Exploring 3-D Printing Alongside NASA Marshall Space Flight Center

The satellite world is undergoing a massive upheaval. Thanks to advancements in computing and new manufacturing techniques, even spacecraft with the most critical responsibilities are becoming smaller and more inexpensive. As a result, satellite owners are building them faster and in greater quantities than ever before. Launch service providers like us, then, have a responsibility to build vehicles that can match this rapid evolution — which means we too must explore and implement new techniques, tools and materials. 

We’ve been printing key parts of our engines for some time: early on we recognized additive manufacturing, otherwise known as 3-D printing, as a great enabler. The great minds at NASA’s Marshall Space Flight think so too, which is why we’ve been putting our heads together for a mutually beneficial project partnership, or Space Act Agreement.

Our joint goal was to study the use of additive manufacturing to build multimetallic combustion chambers. Spoiler alert: this technology will change the way humankind designs and builds rockets altogether.

Combustion chambers are a crucial component of all rocket engines. It’s here that the propellants mix and ignite, generating incredibly high pressure and temperature before accelerating past the speed of sound as they exit the nozzle. The punishing operating environment makes combustion chambers one of the most difficult engine parts to develop while keeping manufacturing time short and cost low.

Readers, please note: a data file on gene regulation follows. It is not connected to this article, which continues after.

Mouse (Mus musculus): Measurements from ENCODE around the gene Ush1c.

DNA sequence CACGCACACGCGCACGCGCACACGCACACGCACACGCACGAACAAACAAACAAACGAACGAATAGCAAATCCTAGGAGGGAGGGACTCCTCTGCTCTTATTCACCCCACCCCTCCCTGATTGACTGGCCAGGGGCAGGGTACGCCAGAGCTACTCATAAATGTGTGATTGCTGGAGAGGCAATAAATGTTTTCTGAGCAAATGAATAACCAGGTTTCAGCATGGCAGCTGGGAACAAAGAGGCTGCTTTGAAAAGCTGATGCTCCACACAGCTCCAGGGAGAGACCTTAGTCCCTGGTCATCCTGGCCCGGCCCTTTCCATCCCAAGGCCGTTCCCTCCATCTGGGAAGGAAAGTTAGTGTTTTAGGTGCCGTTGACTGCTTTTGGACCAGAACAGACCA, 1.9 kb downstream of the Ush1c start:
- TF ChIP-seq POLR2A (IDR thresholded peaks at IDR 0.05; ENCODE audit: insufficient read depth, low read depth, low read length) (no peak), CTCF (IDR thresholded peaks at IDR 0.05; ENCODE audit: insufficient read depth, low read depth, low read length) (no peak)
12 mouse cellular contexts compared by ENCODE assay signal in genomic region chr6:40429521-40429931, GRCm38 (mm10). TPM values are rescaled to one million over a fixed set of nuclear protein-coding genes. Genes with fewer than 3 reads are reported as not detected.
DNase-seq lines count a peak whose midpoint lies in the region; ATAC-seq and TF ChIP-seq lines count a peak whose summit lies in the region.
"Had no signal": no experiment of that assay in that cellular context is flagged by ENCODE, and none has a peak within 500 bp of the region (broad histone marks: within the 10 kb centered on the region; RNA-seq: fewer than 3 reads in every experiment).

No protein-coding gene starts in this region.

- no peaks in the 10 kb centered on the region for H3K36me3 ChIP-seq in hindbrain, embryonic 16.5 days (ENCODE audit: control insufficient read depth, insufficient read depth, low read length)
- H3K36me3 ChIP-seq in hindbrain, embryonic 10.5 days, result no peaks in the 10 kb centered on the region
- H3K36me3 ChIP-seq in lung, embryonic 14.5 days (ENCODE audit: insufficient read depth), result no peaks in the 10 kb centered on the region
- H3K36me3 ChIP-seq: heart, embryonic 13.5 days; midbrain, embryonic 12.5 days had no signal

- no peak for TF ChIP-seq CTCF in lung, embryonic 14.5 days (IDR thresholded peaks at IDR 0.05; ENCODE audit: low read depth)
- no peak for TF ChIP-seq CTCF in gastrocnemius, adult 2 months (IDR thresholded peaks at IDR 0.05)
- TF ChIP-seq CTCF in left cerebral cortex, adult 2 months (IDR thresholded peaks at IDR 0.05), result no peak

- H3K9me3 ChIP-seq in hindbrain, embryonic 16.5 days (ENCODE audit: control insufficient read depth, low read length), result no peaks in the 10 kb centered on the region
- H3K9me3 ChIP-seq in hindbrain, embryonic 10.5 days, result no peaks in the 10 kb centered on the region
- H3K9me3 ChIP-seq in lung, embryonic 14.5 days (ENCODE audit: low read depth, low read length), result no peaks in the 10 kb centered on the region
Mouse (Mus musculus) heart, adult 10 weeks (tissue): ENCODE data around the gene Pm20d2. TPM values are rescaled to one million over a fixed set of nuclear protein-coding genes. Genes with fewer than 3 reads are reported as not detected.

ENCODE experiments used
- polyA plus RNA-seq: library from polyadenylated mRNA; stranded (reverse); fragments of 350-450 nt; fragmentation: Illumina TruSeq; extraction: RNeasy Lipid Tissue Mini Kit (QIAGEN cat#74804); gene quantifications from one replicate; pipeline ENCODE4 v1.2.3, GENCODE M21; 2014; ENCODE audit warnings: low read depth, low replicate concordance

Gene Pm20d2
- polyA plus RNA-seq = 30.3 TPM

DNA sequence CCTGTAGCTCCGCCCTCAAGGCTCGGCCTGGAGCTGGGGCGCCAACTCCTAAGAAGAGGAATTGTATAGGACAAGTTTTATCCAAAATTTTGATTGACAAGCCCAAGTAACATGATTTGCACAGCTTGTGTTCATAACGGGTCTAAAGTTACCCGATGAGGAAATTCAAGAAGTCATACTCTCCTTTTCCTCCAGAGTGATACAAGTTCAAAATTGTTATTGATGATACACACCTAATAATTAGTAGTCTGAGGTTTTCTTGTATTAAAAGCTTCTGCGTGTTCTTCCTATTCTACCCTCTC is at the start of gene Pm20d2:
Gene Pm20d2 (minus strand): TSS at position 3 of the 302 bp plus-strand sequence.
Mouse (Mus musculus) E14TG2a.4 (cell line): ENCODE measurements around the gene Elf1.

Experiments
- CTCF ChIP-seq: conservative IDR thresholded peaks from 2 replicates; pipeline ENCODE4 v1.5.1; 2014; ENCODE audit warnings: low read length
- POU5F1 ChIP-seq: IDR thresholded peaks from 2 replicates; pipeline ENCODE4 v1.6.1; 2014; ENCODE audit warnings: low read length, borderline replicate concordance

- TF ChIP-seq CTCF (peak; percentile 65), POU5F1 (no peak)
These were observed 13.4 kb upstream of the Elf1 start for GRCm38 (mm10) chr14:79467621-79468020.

The benefit of developing multimetallic parts, as we are for our own engines, is that you can take advantage of their distinct properties (such as strength or thermal conductivity) to create a more robust, higher performing end product. The problem is developing such parts can be an excruciatingly slow process… that is, unless you have powerful tools like our hybrid additive-subtractive manufacturing machine.

For this partnership, Virgin Orbit engineers used this hybrid machine to modify combustion chambers designed by NASA. The chamber’s geometry was unchanged from the traditionally manufactured design, but we were able to build it more quickly and out of different materials.

An extensive hotfire test campaign then proved that the unit could hold up under realistic operational conditions, and in fact matched the performance of a traditionally manufactured unit.

We’re taking the lessons learned from this partnership and incorporating them into our own manufacturing development. When we hit our production goals, we’ll see an order of magnitude reduction in both cost and lead time for our engines — and it will be thanks in part to the work we’ve done here with the Marshall Space Flight Center.